In today’s society, assaulting another person with the intent to do harm is a serious issue. In New Jersey, a person that intentionally, negligently, or knowingly causes bodily injury to another person can be charged with simple assault. New Jersey law defines bodily injury as any pain, illness or physical damage to the body. Simple assault does not include mental anguish or pain. The penalties are stiff for those convicted of simple assault charges in New Jersey, with many facing hefty fines and county jail terms of up to six months and/or probation up to five years.
Simple assault leads some to believe that the charges are not serious; however, any type of assault charge can result in a lifetime of consequences. To be charged with simple assault, the individual must have caused, or intended to inflict, bodily injury to another person. Simple assault is not self-defense, wherein force is used to prevent injury to oneself. Simple assault occurs when an individual intends to do harm to another, knows that their actions will most likely result in injury, and recklessly disregards the risks that their actions may carry.
A person charged with simple assault due to negligence is one who causes bodily injury even if it was not their intent. Someone who throws a rock at another person and causes a head or an eye injury can be charged with simple assault even if they did not intend for the rock to hit the other person. Simple assault charges can also stem from injuries caused by a deadly weapon, even if the weapon is not usually considered a weapon. An example of this type of simple assault is someone who uses a baseball bat or a broom to injure another person. Baseball bats and brooms are not considered weapons, but when they are used to intentionally inflict pain and injury, they become a deadly weapon.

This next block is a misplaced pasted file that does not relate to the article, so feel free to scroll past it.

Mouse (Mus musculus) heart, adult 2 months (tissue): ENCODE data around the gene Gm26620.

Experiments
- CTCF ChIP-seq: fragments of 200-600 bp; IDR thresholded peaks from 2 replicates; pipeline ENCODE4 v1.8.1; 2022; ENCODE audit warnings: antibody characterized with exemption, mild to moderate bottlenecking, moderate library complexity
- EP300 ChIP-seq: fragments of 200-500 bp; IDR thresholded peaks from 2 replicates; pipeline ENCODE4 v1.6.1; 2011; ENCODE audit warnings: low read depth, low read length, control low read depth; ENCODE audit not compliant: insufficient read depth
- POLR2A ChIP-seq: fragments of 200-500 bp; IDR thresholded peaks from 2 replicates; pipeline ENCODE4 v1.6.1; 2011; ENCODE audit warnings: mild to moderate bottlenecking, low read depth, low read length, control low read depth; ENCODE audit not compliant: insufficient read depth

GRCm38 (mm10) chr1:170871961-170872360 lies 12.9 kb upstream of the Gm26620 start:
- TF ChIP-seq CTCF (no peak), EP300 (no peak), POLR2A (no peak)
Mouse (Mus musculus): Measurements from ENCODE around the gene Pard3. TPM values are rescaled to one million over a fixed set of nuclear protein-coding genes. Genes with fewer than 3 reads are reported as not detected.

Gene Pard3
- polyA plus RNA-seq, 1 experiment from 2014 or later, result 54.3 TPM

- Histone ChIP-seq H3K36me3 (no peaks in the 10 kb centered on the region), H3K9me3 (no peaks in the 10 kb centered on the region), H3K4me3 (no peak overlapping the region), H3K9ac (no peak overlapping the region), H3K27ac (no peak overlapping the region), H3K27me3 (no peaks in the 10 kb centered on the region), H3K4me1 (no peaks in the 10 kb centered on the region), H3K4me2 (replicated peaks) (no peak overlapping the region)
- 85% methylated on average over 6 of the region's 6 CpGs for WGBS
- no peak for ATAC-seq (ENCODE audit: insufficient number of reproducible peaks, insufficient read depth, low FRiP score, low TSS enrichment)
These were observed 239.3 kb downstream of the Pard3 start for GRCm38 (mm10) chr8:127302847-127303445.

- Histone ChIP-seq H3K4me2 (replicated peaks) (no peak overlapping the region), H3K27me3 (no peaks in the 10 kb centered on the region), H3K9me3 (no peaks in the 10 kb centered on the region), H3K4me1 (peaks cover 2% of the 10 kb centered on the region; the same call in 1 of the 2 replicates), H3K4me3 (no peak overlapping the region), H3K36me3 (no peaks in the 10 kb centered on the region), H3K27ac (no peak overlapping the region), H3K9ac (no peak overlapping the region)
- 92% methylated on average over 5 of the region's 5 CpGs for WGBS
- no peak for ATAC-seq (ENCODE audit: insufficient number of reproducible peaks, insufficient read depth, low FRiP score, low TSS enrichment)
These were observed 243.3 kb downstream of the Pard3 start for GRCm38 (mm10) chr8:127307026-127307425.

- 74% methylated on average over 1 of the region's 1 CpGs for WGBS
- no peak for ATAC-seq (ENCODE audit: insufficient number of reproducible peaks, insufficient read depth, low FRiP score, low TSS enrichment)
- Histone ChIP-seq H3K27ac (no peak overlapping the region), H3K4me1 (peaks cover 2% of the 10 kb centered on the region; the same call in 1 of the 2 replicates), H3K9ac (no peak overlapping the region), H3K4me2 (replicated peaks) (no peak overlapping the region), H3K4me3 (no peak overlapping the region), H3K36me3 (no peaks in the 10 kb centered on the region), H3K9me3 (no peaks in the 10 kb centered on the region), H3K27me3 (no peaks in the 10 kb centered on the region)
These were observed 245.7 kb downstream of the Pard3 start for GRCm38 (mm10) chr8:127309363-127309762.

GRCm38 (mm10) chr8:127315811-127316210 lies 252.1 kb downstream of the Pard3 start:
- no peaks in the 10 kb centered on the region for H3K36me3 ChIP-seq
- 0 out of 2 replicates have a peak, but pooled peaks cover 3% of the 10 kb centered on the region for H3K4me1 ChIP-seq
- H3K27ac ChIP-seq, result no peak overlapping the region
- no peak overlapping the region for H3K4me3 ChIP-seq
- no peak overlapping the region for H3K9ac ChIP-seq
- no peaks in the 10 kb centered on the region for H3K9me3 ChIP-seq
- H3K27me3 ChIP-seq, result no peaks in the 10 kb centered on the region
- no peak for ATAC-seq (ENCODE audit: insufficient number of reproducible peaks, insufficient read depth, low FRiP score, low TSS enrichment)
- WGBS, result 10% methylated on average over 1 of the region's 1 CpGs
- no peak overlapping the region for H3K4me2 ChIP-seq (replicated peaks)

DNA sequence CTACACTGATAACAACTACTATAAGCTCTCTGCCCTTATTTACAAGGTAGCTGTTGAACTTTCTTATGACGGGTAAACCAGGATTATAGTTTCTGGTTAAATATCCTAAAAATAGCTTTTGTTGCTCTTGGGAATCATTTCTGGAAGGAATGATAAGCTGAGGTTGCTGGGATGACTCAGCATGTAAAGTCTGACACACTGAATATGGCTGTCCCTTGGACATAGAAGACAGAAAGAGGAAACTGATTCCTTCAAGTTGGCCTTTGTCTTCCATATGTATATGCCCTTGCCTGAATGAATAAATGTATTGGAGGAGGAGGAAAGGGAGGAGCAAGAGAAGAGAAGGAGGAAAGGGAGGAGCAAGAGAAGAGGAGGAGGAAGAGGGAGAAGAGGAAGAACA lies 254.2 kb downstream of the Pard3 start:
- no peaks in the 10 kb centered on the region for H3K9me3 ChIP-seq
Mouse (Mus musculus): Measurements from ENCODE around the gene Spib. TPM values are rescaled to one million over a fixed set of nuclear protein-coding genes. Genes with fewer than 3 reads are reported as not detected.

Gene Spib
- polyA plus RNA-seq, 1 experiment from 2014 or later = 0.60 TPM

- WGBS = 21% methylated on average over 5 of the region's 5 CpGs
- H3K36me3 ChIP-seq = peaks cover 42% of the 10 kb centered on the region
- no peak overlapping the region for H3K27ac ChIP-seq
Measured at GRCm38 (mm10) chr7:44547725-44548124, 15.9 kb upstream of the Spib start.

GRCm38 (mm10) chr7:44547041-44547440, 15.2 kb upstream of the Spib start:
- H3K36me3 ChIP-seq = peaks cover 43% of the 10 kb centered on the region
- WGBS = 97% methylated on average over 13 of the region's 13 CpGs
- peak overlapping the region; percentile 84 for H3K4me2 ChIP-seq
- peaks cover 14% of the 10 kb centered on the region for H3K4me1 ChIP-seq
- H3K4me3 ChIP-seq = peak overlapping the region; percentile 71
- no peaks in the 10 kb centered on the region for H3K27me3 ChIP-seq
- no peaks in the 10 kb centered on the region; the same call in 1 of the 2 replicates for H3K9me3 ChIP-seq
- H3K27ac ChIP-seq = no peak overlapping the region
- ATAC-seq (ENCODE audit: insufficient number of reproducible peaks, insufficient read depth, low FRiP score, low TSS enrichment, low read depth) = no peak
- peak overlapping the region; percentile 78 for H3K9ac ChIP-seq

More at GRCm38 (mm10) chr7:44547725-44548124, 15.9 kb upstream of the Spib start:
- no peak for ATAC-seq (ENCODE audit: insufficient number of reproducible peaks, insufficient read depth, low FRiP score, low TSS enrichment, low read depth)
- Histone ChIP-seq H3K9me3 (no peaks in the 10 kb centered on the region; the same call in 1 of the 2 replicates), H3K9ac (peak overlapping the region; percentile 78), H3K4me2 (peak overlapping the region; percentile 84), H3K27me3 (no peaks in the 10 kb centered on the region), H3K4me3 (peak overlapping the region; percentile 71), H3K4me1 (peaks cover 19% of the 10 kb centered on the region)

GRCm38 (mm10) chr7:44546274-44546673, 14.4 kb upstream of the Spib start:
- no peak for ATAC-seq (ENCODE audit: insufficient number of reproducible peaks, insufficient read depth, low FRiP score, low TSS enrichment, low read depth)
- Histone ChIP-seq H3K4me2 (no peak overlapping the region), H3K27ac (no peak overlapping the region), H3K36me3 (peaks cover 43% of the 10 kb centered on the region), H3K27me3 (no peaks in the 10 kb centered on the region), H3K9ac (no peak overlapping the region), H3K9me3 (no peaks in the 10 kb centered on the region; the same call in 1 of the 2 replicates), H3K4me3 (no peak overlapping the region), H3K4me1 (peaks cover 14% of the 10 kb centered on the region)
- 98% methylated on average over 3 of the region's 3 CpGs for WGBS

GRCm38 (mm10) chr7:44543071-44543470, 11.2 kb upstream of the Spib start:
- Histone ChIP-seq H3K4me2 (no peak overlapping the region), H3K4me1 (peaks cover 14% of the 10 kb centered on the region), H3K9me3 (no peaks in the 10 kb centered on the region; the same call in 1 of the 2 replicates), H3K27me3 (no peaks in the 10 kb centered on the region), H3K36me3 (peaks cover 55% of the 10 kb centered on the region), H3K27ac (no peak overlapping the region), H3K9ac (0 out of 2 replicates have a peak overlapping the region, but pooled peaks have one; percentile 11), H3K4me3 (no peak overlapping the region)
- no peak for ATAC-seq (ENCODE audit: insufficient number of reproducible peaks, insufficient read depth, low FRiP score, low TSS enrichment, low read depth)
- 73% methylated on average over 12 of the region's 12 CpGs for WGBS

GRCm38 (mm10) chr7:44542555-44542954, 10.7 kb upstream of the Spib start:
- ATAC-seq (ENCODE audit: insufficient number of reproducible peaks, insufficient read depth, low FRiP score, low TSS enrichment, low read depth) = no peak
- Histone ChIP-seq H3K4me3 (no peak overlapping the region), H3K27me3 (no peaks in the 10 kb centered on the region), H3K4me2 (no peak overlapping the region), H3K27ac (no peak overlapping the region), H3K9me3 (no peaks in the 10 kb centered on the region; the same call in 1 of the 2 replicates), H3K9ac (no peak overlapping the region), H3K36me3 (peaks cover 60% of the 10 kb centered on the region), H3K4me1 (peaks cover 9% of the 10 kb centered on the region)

Simple Assault is a Disorderly Persons Offense
Under New Jersey law, simple assault is classified as a disorderly persons offense. A conviction can result in a fine of up to $1,000 and court-ordered reimbursement to the victim for their losses. In some cases, a judge can also order a fine that is double the amount of the victim’s losses. If the simple assault charge results from a physical altercation that both individuals entered into consensually, then the charge can be downgraded to a petty disorderly persons offense. This type of conviction carries a fine up to $500.
There are two instances in which a simple assault conviction can result in higher fines and jail time. Anyone who commits a simple assault against an elderly patient while they are employed by a nursing home or assisted living facility, or who commits a simple assault in the presence of a child under 16 years of age during a school or community sporting event, face 18 months in prison and fines up to $1,800. New Jersey considers this type of simple assault to be a crime of the fourth degree and takes these charges very seriously.
For those charged with simple assault in New Jersey, it is vital to consult with an experienced and reputable South Jersey criminal lawyer to ensure that your rights are protected. A criminal record containing a simple assault conviction can affect future employment opportunities, accessibility to school or community volunteer positions, and societal judgment.
South Jersey Criminal Lawyers at Agre & St. John protect the Rights of those Charged with Simple Assault in New Jersey
If you or someone you know has been charged with simple assault in New Jersey, call the experienced and knowledgeable South Jersey criminal lawyers at Agre & St. John at 856-428-7797, or complete our online contact form. Our offices are located in Haddonfield, New Jersey allowing us to serve clients in Burlington County, Camden County, Cumberland County, Salem County, and Gloucester County.